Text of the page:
The Fresh Loaf

News & Information for Amateur Bakers and Artisan Bread Enthusiasts


Redrummy's picture

California bio culture via Californian honey?

December 1, 2011 - 12:17am -- Redrummy


I've been experimenting with different starters and still havn't had any luck getting a good sour bread. I have ordered a few San Francisco starters but I've been told that they wont last long before the local yeast and bacteria take over. One thing I wondered is if you were to source honey from California, shouldn't that contain the local yeast and hopefully lactobacillus? If this idea were to work, anyone could create and maintain a SF sourdough starter. Any thoughts?

johannesenbergur's picture


  • 1 dl (100g) lukewarm to warm water
  • ½ dl (50g) plain naturel yogurt
  • 15g fresh active yeast
  • 8 g honey
    (pref. liquid)
  • 10 g sea salt
  • 10 g olive oil
    (this is a minimum, feel free to use more, I reckon 25g would be ideal)
  • 250g various types of flour, I used and recommend:
    30g Graham flour
    70g semolina flour
    150g wheat baking flour
  • Poppy or sesame seeds or for sprinkle

This recipe is very small, the smallest I've ever made. Usually I double the ingredients mentioned, except for the yeast, the dough rises just fine with 15g.


(Work: 20 mins - 1st rise: 30 mins - work: 5 mins - 2nd rise: 35 mins - bake: 30 mins)
Estimated time from start to finish: 2 hours 

Mix the warm water and yogurt, so you get a tepid mixture. Add the yeast and stir till dissolved. Add salt and honey and dissolve. Add the flour to the mixture, I ususally add 100g, mix and add then add more.

Knead the dough for approximately 10 minutes, put it into an oiled container, cover it with a hot teatowel and leave it to rise for 30 mins or so, can be more or less, usually more means better and less means less good.

Should be doubled after half an hour and shape it into a loaf. Place the loaf onto your baking surface of choice. Pat the bread with milk and sprinkle the seeds on top of it. Cover it again with a warm towel and let it rise for 30-60 minutes; Afterwards put the loaf into your oven.

Bake for approximately 30 minutes, until the crust is golden and it makes that hollow sound you know so well, when you knock on the bottom of it.


ehanner's picture

All About Honey

June 13, 2011 - 1:16pm -- ehanner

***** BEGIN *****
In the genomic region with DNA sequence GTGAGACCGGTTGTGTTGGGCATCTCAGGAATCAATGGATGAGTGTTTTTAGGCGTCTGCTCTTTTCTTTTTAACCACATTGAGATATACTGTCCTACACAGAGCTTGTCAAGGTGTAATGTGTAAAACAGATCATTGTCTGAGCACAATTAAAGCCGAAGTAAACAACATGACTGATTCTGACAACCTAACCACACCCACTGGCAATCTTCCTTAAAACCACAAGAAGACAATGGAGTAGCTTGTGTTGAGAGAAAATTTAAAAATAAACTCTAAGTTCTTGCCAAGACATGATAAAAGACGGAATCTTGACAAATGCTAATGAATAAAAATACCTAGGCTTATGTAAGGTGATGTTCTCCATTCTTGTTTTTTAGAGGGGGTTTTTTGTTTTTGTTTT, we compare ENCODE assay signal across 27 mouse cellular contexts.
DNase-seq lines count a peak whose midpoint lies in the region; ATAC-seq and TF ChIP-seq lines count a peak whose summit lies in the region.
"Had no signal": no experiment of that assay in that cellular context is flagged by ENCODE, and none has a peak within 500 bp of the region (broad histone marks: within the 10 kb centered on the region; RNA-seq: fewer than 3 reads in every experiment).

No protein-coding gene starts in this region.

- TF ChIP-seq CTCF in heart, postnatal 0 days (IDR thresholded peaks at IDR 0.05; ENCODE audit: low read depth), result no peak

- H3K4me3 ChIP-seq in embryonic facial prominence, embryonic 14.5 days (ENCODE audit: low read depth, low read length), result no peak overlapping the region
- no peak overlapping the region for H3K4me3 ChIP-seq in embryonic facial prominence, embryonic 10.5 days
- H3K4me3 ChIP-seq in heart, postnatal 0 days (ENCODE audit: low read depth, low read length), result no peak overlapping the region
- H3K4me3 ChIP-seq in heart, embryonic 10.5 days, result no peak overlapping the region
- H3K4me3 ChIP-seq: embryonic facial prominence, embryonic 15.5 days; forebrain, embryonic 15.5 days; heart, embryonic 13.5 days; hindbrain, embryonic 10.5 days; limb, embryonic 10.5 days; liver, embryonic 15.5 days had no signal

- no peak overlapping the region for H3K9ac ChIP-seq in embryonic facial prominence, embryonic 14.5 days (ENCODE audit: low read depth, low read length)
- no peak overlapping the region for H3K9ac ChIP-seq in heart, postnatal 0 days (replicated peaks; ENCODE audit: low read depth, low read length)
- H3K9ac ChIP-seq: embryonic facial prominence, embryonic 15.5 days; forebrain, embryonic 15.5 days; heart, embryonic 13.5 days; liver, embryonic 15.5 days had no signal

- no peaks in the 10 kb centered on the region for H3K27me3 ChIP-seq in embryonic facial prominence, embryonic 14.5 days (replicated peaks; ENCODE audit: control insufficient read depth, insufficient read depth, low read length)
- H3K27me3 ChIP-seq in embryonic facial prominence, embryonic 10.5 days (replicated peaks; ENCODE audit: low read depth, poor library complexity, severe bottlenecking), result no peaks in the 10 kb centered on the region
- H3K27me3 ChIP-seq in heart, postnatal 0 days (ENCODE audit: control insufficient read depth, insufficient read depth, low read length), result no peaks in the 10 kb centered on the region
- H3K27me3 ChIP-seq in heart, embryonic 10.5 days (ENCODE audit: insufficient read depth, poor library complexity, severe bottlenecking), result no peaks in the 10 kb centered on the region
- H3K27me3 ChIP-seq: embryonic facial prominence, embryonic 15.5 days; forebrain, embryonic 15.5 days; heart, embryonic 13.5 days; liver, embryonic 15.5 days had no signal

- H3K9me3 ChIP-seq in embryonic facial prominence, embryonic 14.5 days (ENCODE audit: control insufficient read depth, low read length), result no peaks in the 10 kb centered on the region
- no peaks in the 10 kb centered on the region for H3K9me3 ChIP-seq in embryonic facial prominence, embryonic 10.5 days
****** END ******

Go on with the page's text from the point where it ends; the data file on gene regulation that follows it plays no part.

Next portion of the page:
I received a message from the National Honey Board today I thought other Fresh Loafers would enjoy seeing. There is a wealth of information about substituting from other sweeteners and a recipe section for a wide variety of baked products. I found it interesting, hope you do too. Everything you wanted to know about natures natural organic sweetener.

Kiint's picture

Wheat Honey Oat Loaf

April 14, 2011 - 5:18pm -- Kiint

Inspired by Subways "Honey Oat" bread, this is my interperetation on the Subway classic.



  • 400g Bread Flour
  • 50g Wheatgerm
  • 75g Semolina Flour
  • 7g Active Yeast (25g fresh)
  • 25g Honey
  • 5g Sugar (rapadura if you have it)
  • 30g Vegetable Shortening
  • 275g Water
  • 5g Salt
  • Oats (topping)
  • Honey wash (equal amount of water and honey, plus a teaspoon of sugar)



Blizzahd's picture

Honey Starter Questions

March 3, 2011 - 8:28am -- Blizzahd

Hi everyone,

I have just begun my first sourdough honey starter.  I am 3 days into it and on day 2 and 3 I have woken up to a solid layer of hooch on top.  The recipe I used is from Bernard Clayton's New Complete Book of Breads.  It is as follows...


2 1/4 tsp active dry yeast

2 1/2 cups warm water

2 Tbs Honey (I am a beekeeper and this is from my hives)

2 1/2 cups AP flour

Combine all ingredients, cover with towel and let ferment for 5 days stirring once daily.


The questions I have are..

Alfie's picture

Honey is thought to be a healthy good tasting sweetener.  I have heard that people from India

avoid baking with honey because there is a centuries held idea that heating honey causes it to

become toxic or poisonous in some way.  We have all heard that honey looses some of its healthy

benefits when heated.  We also have heard that heating and processing reduces potential for certain

bacteria.  Our food processing industry tries to make things attractive for the consumer and more

profitable for themselves.  Unheated crystallized honey is not as sellable as the golden almost clear

honey that comes in the squeezable plastic  bear.  In India honey may be thought to be more of a

medicine than a food.  Personally, I substitute rice syrup or sugar, maple syrup etc. when honey is

called for in a recipe that requires heating.  It is a switch for me because when I grew up honey cake

was thought to be a treat. 


Any further information will helpful. 


Thanks for this exchange of ideas and baking techniques.


Neo-Homesteading's picture



Recently I watched "how to cook your life" and reviewed it on my blog. The movie really was inspiring for me. I become overwhelmed with a lot of things in daily life and often find that I dont take the time to truly appreciate making the things I enjoy, or even if I make something I enjoy (like bread) I dont really take the time to actually appreciate the process. The perfect partner to that movie was this honey oat bread I made. I found that its perfectly sweet and nutty tasting from the oats. I especially found it delicious left over, toasted in a pan with olive oil and topped with homemade cranberry preserves. 


Honey Oat Bread, External Blog Post Link:

Cranberry Preserves Recipe:



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